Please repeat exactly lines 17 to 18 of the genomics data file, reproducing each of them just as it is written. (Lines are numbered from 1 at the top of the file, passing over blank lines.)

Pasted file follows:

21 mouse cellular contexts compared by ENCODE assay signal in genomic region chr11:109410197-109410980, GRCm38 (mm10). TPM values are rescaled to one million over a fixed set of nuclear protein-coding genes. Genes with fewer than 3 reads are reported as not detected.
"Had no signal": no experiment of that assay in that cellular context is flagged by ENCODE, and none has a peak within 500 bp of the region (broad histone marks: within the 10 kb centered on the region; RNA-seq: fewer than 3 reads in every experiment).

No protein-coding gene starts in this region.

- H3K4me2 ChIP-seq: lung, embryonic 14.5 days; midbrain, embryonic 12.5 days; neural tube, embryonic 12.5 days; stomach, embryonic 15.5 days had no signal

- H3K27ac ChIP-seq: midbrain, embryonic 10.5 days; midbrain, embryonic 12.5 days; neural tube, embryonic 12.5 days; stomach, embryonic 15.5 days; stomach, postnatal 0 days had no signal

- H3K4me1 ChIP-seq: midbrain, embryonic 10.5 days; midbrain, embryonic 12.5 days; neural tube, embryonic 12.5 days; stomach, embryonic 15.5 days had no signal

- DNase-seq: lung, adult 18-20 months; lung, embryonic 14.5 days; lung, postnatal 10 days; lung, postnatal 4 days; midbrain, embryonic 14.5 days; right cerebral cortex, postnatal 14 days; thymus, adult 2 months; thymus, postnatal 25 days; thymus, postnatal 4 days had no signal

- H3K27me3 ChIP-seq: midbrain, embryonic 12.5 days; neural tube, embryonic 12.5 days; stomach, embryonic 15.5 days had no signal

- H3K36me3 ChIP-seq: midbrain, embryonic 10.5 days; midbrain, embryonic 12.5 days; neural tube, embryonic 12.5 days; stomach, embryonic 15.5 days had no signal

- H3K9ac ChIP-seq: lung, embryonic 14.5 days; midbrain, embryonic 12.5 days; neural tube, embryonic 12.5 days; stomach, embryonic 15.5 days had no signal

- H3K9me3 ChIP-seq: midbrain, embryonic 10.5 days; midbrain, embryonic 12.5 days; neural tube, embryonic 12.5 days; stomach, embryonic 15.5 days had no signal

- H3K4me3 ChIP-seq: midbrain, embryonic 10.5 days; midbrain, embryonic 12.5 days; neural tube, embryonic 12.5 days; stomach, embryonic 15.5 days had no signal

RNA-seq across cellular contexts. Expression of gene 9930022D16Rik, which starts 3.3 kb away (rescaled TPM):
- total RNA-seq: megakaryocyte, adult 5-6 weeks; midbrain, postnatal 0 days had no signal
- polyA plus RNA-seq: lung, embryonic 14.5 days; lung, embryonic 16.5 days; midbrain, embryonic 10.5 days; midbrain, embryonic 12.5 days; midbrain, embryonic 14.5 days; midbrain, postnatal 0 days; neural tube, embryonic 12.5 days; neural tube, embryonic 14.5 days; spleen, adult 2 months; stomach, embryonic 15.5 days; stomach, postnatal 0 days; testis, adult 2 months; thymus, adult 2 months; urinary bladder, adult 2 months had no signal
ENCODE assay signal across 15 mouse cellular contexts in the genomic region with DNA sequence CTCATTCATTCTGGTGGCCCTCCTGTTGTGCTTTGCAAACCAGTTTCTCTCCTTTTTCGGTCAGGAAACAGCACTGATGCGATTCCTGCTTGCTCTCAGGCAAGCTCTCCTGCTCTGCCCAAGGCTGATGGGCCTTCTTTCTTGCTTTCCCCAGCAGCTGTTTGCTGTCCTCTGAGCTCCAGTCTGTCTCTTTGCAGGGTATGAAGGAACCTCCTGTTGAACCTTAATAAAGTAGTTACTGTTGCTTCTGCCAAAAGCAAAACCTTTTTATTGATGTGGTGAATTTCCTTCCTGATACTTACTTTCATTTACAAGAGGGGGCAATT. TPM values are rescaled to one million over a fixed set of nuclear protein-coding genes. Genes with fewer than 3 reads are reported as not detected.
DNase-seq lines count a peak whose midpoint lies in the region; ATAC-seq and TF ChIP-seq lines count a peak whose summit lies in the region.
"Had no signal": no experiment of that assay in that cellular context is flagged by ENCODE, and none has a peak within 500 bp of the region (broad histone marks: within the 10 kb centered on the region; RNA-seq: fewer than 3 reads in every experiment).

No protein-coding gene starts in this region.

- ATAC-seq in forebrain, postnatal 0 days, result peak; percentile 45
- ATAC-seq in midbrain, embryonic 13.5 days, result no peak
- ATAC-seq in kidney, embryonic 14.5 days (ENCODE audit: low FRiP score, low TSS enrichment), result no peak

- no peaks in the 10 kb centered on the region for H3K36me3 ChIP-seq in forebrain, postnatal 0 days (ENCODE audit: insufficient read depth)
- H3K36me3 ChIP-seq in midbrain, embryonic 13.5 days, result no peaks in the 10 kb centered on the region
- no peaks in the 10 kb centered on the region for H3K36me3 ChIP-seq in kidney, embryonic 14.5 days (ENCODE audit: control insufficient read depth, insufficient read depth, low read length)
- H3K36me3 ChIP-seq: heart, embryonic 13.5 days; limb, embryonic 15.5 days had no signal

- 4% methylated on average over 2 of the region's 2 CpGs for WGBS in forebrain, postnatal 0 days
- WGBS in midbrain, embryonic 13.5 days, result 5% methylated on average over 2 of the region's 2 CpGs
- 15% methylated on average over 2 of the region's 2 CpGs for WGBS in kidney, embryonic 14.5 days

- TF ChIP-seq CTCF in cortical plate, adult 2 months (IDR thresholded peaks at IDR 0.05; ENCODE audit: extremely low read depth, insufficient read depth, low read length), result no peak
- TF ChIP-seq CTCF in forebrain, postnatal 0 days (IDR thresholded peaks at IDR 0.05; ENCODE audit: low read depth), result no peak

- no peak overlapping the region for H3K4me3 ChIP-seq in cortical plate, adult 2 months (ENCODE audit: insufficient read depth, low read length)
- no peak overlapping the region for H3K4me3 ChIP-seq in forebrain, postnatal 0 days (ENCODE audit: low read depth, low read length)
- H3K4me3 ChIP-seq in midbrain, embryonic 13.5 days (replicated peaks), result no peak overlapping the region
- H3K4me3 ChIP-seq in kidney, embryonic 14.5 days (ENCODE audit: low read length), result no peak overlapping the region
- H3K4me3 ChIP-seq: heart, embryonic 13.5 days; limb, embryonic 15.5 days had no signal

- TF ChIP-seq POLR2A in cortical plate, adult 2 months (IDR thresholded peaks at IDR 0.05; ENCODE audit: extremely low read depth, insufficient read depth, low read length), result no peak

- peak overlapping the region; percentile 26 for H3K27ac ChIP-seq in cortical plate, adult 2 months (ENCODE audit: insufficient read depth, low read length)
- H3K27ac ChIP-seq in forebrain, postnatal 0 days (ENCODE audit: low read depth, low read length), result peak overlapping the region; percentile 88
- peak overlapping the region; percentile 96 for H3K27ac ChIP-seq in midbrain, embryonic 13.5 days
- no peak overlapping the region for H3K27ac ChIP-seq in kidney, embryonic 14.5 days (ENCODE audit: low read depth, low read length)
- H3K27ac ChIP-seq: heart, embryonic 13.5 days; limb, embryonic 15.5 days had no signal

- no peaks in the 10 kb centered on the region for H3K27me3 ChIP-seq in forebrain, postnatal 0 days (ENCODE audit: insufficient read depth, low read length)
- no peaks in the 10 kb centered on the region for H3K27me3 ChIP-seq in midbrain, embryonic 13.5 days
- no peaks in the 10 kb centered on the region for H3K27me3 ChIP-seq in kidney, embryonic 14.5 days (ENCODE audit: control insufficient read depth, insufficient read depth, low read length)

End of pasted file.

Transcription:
DNase-seq lines count a peak whose midpoint lies in the region; ATAC-seq and TF ChIP-seq lines count a peak whose summit lies in the region.
"Had no signal": no experiment of that assay in that cellular context is flagged by ENCODE, and none has a peak within 500 bp of the region (broad histone marks: within the 10 kb centered on the region; RNA-seq: fewer than 3 reads in every experiment).